28. 28. KARNATAKA MILK FEDRATIONKMF has 13 Milk Unions throughout the State, which procure milk fromPrimary Dairy Cooperative Societies (DCS) and distribute milk to theconsumers in various Towns/Cities/Rural markets in Karnataka.The first ever World Bank funded Dairy Development Program in the countrystarted in Karnataka with the organization of Village Level Dairy Co-operatives in 1974. The AMUL pattern of dairy co-operatives startedfunctioning in Karnataka from 1974-75 with the financial assistance fromWorld Bank, Operation Flood II & III. The dairy co-operatives wereestablished under the ANAND pattern in a three tier structure with the VillageLevel Dairy Co-operatives forming the base level, the District Level MilkUnions at the middle level to take care of the procurement, processing andmarketing of milk and the Karnataka Milk Federation as the Apex Body to co-ordinate the growth of the sector at the State level.Coordination of activities among the Unions and developing market for Milkand Milk products is the responsibility of KMF. Marketing Milk in therespective jurisdiction is organized by the respective Milk Unions. TheFederation monitors Surplus/deficit of liquid milk among the member MilkUnions. While the marketing of all the Milk Products is organized by KMF,both within and outside the State, all the Milk and Milk products are soldunder a common brand name NANDINI.
  29. 29. KARNATAKA MILK FEDRATIONTHE GROWTH PROCESS The growth over the years and activities undertaken by KMF is summarized briefly hereunder: 1976-77 2004-2005 Dairy Co-operatives Nose 416 9670 Membership Nos 37000 1743664 Milk Procurement Kgs/day 50000 2699785 Milk Sales Lts/day 95050 1694116 Cattle Feed Consumed Kgs/DCS 220 1557 Daily Payment to Farmers Rs.Lakhs 250 242 Turnover Rs.Crores 1500.00World Bank Study – ObservationsThe World Bank, in its study on the effect of Co-operative dairying inKarnataka, has pointed out that : • The villages with Dairy Co-operative Societies are much better off than those without. • The families with dairy cattle are economically better than those without dairy cattle. • Women who had no control on the household income have better control in terms of Milk Money . • A single commodity “MILK” has acted as a catalyst in the change in the Socio-Economic impact of the rural economy. • There is a positive impact on those at the lower end of the economic ladder both in terms of landholding and caste.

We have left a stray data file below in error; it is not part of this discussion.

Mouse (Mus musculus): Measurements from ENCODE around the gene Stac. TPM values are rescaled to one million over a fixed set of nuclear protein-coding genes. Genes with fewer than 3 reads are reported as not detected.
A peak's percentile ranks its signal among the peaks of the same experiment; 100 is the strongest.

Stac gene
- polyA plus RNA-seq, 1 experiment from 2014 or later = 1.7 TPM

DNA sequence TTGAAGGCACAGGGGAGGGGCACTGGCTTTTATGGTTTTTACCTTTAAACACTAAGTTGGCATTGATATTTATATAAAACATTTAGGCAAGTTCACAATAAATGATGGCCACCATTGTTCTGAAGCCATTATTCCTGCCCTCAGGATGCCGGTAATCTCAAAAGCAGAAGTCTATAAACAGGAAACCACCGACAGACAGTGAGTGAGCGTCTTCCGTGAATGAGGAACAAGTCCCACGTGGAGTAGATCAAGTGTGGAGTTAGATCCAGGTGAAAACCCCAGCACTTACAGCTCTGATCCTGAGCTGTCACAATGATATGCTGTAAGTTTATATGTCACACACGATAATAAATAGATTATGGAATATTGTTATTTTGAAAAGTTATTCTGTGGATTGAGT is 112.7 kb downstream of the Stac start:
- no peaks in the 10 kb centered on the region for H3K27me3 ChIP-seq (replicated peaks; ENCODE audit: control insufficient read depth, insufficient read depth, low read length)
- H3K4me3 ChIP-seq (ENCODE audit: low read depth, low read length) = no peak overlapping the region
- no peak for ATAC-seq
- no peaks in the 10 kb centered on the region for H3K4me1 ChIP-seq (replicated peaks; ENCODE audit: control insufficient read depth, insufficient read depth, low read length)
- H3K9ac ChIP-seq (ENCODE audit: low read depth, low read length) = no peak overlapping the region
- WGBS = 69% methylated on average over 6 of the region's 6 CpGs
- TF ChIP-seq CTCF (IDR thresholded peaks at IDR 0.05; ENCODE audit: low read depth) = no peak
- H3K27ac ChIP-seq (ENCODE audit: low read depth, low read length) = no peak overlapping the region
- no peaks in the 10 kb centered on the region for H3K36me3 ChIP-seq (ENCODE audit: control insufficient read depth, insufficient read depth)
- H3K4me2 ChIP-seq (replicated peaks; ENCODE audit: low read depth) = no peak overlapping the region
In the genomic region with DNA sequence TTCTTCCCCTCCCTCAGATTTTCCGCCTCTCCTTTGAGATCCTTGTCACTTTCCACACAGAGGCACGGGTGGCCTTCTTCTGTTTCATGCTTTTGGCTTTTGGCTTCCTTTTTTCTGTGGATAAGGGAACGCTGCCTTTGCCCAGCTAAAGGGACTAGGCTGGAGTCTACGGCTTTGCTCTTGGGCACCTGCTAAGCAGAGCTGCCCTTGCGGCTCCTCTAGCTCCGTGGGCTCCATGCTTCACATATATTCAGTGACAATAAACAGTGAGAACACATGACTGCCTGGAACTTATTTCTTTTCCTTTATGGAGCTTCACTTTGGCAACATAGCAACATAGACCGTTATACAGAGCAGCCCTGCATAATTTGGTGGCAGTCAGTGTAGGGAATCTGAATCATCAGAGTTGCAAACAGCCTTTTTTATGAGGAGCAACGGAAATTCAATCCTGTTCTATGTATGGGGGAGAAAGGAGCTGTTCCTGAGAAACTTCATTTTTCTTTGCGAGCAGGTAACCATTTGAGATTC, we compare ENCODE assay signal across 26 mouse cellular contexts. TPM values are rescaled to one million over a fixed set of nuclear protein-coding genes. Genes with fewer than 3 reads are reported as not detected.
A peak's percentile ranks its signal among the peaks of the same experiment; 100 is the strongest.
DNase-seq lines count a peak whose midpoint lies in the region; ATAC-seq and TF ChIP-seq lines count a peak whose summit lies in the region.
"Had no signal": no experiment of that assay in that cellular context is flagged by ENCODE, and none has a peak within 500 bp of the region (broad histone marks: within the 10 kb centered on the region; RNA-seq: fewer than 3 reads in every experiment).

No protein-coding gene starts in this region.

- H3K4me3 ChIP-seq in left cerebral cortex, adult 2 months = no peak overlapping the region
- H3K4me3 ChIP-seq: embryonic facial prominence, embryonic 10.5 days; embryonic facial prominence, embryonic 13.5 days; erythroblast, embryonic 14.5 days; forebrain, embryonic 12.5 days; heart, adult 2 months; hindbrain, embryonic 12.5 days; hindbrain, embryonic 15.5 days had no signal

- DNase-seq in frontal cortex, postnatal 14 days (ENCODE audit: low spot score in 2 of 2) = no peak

30. 30. KARNATAKA MILK FEDRATION K.M.F PERSPECTIVE PLAN 2010After the closure of OF-III project. Government of Karnataka and NDDBsigned an MOU during February 2000, for further strengthening the DairyDevelopment Activities in Karnataka with an outlay of Rs.250 Crores.Consequent to the announcement of new lending terms and conditions byNDDB through an evolution of an action plan - Perspective 2010 to enablethe dairy cooperatives to face the challenges of the increased demand formilk and milk products by focusing efforts in the four major thrust areas ofStrengthening the Cooperatives. Enhancing Productivity, Managing Qualityand building a National Information Network, plans are underimplementation. The 4 Milk Unions viz., Dharwad, Tumkur, Bijapur andGulbarga that were having accumulated losses were included forrehabilitation programme under the Centrally Sponsored Scheme"Assistance to Cooperatives" which is also under implementation. FUTURE VISIONTo consolidate the gains of Dairying achieved in the state of Karnataka andwith a view of to efficiently chill, process and market ever developing andincreasing milk procurement with an utmost emphasis on the Quality and inthe process conserve the socio-economic interests of rural milk producers, theGovt. of Karnataka through KMF has proposed to undertake several projectswith financial and technical support of NDDB for which an MOU was signedbetween Govt. of Karnataka and NDDB on 10th Nov. 2004.UNITS OF KMF